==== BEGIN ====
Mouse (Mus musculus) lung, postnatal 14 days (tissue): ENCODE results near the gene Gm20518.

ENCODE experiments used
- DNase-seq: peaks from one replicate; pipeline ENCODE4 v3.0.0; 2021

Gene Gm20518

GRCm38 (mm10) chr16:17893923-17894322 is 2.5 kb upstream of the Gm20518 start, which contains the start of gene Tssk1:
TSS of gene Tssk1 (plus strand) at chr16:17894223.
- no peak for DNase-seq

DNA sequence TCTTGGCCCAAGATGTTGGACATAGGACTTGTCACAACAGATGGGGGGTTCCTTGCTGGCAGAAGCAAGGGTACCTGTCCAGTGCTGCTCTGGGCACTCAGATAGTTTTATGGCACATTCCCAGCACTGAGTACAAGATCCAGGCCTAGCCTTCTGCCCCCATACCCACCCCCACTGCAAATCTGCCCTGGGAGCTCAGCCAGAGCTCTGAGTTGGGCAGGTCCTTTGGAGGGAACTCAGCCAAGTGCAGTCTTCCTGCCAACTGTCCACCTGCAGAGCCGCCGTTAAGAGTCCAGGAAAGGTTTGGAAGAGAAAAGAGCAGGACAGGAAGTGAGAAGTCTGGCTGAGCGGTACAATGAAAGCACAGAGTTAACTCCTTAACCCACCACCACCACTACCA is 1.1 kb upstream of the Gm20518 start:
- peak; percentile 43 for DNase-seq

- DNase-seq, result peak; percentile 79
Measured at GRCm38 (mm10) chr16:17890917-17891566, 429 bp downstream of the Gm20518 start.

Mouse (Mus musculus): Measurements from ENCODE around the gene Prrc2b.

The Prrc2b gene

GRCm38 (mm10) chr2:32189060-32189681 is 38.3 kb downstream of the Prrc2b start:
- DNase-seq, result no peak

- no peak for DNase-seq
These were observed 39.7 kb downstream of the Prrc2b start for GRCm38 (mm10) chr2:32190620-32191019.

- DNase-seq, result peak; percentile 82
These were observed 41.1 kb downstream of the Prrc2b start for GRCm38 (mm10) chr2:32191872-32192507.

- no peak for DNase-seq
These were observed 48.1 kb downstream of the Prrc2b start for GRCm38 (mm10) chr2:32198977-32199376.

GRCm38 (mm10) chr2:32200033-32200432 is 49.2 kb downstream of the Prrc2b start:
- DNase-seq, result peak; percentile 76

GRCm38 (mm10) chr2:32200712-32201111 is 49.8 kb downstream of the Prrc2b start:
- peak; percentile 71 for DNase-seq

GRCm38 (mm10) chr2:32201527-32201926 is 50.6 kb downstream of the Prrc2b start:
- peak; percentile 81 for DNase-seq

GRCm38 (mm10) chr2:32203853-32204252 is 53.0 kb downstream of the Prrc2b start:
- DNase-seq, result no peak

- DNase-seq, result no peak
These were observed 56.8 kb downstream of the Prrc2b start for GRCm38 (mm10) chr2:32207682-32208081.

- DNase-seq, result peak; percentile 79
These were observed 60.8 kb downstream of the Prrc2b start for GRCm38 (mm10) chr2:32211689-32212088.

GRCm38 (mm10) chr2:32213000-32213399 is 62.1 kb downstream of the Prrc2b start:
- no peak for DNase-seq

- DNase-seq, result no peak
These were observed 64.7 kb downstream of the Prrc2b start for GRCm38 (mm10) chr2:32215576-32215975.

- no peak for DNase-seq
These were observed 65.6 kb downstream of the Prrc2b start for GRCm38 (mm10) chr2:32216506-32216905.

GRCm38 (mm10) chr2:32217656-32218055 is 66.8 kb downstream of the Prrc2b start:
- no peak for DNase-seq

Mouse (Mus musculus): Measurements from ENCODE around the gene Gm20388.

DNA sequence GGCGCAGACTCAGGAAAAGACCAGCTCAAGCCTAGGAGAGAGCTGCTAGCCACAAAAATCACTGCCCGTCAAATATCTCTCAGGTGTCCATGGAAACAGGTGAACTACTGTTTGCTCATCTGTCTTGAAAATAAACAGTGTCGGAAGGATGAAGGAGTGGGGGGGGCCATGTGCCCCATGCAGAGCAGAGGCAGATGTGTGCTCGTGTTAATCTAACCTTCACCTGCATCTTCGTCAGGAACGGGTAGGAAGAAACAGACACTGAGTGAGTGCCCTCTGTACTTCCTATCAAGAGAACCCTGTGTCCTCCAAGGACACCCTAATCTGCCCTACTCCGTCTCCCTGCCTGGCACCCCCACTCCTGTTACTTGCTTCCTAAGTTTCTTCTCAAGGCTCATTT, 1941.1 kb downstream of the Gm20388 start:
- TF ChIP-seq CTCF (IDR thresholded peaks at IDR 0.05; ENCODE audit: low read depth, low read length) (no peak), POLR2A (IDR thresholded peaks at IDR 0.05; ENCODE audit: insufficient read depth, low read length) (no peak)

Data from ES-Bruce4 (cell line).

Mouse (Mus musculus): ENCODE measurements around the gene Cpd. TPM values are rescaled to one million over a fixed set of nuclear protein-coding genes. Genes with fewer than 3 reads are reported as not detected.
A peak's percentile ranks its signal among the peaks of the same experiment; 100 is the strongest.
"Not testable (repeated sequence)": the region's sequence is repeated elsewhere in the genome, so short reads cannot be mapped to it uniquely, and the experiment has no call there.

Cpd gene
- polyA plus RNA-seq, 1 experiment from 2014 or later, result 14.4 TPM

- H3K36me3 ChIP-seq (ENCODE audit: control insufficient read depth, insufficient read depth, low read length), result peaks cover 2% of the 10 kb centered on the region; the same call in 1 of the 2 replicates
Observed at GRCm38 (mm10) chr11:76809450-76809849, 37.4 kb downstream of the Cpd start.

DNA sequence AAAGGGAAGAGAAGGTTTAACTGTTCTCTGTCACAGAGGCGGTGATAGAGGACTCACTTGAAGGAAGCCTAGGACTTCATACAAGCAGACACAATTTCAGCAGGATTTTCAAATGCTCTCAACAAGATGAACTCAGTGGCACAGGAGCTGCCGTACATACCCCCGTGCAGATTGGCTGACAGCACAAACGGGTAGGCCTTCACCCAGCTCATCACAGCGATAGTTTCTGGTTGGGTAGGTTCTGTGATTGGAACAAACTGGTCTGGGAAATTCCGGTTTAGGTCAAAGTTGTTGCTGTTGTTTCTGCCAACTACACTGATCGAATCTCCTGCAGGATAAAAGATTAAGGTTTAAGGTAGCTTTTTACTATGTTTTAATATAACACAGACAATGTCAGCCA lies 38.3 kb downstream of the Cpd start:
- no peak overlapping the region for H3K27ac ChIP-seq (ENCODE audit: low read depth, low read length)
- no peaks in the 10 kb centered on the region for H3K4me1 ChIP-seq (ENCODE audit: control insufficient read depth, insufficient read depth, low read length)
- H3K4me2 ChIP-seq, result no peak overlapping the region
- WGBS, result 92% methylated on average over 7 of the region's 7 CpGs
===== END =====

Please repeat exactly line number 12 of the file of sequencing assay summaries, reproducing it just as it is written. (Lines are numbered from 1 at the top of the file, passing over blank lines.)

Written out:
Mouse (Mus musculus): Measurements from ENCODE around the gene Prrc2b.